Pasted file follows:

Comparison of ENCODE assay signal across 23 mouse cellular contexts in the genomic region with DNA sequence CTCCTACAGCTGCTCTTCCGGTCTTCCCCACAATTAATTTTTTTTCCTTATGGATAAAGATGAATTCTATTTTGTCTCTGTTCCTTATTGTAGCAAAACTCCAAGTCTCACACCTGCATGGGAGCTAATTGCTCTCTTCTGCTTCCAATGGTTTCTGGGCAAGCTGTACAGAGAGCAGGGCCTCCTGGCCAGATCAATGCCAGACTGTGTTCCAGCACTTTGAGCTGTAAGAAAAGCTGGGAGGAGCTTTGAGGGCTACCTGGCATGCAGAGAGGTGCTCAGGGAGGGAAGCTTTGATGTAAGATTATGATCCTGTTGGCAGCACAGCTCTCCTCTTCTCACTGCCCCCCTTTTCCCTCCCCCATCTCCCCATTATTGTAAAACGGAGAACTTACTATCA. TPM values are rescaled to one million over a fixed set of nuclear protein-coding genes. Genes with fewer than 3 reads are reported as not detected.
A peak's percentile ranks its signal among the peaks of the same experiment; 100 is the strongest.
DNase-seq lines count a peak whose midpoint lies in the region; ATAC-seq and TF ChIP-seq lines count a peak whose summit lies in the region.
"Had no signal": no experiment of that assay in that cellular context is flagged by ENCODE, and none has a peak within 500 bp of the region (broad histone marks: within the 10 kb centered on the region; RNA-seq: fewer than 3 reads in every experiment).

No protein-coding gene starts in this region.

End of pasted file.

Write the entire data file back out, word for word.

Comparison of ENCODE assay signal across 23 mouse cellular contexts in the genomic region with DNA sequence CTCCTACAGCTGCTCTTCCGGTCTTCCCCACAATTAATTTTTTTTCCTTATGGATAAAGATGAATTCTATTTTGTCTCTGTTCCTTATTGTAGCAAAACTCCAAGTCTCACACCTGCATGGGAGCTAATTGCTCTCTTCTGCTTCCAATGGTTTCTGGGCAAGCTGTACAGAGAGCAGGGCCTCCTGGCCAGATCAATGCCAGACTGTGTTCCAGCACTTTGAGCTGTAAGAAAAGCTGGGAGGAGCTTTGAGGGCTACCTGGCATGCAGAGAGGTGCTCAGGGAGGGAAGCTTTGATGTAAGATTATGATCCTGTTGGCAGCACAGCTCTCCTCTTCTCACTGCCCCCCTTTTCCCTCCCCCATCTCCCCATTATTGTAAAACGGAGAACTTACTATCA. TPM values are rescaled to one million over a fixed set of nuclear protein-coding genes. Genes with fewer than 3 reads are reported as not detected.
A peak's percentile ranks its signal among the peaks of the same experiment; 100 is the strongest.
DNase-seq lines count a peak whose midpoint lies in the region; ATAC-seq and TF ChIP-seq lines count a peak whose summit lies in the region.
"Had no signal": no experiment of that assay in that cellular context is flagged by ENCODE, and none has a peak within 500 bp of the region (broad histone marks: within the 10 kb centered on the region; RNA-seq: fewer than 3 reads in every experiment).

No protein-coding gene starts in this region.